Ray King column: Nature study
Just after six o’clock in the evening about one year ago, I was sitting in my usual pew on the balcony of the 22nd floor apartment that I share with my son. Suddenly two very small birds (smaller than a British sparrow) perched on the upper railing that surrounds the balcony. They each gave me a somewhat quizzical look before swooping into the thick foliage that climbs up a trellis which is attached to an adjacent wall.
After a few seconds they reappeared and flew off at speed. Several minutes later they returned with several long straws firmly held in their beaks. Once again they disappeared into the foliage. As darkness began to fall they continued to perform this ritual well into the night. This procedure continued to be repeated for the next several nights at almost the same time. A week or so after that we heard the “Cheep, cheep, cheep……” cries, loud and clear. The brood had arrived! We listened to those familiar sounds for at least another couple of weeks as mum and dad left the nest in the early morning and returned just after six in the evening. One day the sounds of the infants were no longer to be heard. The birds had flown, as it were.
A full year passed with no sign of our little birds until about three weeks ago, when two little birds once again appeared on the railing. We assumed that they were the same two birds from the year before. This time they didn’t have to build a nest – it was still there. They gave me that same quizzical look. A few weeks later after seeing them fly in and out we heard the familiar “Cheep, cheep…” sounds. Sadly, at least for us, they have departed once again. We’re hoping they’ll continue to come back in the years to come. Isn’t nature wonderful?!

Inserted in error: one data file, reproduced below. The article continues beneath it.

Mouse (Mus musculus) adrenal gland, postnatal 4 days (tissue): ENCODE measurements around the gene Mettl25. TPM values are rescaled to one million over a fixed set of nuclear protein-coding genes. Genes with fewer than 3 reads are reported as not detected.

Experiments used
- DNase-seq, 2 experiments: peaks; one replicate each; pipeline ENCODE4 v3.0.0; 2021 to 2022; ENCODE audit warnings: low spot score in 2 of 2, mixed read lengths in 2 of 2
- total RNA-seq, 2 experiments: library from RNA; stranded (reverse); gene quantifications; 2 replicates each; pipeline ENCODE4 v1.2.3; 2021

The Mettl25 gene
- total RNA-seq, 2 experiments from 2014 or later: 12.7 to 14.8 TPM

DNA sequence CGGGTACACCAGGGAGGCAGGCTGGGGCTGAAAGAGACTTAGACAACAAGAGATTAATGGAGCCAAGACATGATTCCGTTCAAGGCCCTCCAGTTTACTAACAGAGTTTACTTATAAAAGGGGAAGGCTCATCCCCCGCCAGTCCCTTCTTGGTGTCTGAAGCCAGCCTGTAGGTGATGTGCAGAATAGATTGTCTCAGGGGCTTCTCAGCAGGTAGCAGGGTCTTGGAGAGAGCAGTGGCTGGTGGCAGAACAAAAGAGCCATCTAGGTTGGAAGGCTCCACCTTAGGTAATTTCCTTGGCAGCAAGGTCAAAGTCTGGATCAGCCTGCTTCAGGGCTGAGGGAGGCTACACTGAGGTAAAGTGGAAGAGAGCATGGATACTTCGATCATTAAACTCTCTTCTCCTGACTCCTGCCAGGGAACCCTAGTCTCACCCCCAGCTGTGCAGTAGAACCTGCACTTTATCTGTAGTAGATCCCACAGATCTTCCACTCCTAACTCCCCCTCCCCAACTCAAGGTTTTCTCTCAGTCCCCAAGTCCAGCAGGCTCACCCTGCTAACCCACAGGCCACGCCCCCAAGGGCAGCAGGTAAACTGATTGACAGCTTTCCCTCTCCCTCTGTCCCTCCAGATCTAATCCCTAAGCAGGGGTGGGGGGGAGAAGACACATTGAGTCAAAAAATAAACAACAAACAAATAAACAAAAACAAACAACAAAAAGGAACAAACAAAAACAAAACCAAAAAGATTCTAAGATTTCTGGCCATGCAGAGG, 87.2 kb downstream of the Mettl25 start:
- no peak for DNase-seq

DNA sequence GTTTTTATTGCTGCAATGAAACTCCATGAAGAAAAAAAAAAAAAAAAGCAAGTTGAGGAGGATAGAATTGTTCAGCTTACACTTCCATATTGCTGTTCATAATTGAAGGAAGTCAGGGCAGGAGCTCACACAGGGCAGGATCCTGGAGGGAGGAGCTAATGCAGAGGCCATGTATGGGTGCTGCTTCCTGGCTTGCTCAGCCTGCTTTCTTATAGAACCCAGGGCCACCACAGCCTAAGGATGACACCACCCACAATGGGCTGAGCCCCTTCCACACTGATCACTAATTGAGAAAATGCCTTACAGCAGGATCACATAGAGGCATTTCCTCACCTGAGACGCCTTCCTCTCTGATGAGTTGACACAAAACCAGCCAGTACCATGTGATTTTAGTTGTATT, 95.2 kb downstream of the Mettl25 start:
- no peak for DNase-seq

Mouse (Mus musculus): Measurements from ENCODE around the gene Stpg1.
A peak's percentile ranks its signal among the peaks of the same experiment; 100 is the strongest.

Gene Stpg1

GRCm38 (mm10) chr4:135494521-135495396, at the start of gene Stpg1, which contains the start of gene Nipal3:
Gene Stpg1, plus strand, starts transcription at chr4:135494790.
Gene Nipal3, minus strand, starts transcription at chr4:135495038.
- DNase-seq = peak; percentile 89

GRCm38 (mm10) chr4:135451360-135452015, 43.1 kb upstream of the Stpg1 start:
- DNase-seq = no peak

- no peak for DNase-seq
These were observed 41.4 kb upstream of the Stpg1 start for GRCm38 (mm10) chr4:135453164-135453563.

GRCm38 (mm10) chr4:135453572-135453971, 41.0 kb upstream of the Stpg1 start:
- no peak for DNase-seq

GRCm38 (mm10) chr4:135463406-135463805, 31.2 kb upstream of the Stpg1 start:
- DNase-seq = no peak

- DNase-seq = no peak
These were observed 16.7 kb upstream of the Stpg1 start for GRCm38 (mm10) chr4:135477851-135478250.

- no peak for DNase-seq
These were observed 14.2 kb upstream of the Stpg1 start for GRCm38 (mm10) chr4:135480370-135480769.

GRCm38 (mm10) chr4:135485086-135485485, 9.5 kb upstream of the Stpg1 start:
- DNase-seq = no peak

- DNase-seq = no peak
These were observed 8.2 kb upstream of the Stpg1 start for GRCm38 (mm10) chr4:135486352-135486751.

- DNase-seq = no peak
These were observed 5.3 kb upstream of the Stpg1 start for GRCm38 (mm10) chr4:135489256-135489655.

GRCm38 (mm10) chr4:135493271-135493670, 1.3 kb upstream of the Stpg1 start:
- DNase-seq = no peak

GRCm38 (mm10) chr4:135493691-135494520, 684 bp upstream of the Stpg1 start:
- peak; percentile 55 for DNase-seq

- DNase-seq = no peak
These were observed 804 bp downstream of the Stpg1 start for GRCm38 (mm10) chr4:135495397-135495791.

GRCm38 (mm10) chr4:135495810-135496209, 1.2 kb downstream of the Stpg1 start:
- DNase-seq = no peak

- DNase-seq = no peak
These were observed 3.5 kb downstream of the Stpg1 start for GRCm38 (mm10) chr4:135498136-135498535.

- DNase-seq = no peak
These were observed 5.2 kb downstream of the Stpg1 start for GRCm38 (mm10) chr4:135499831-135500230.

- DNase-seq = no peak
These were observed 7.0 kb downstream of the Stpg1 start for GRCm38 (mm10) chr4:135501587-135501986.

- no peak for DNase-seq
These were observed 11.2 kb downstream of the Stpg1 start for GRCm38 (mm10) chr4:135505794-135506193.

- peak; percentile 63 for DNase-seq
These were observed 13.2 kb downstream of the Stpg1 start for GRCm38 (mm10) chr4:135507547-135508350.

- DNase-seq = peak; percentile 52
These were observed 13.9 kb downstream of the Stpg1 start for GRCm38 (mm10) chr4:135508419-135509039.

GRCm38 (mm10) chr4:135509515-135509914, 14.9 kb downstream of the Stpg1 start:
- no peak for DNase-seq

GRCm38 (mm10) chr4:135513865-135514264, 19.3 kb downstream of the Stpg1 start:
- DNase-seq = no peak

Here we are, living in one of the world’s busiest cities, and yet these birds are completely oblivious to our way of life. I just saw in last week’s newspaper that the readers of Travel and Leisure magazine have again voted Bangkok as the world’s best city. This award is based upon several criteria, including tourist attractions, scenery, culture and traditions, food, cost of living, quality of service industries, to name but a few. Bangkok, like any large metropolis, comes with its own share of problems, particularly traffic congestion. The Thais, however have a phrase which suits every difficult situation: “Mai pen rai”, which loosely translated means “Never mind”.
The lady I mentioned previously who invited us to her mansion for dinner has now invited Gary to enter into a business venture with her. They are now partners in setting up and developing an educational consultancy right here in the heart of Bangkok. The name of the company is “King Academy – Thailand”.
Ray’s book ‘To the End of the Road’ is available from Pride of Northumbria,
Queen Street Amble, price £6.99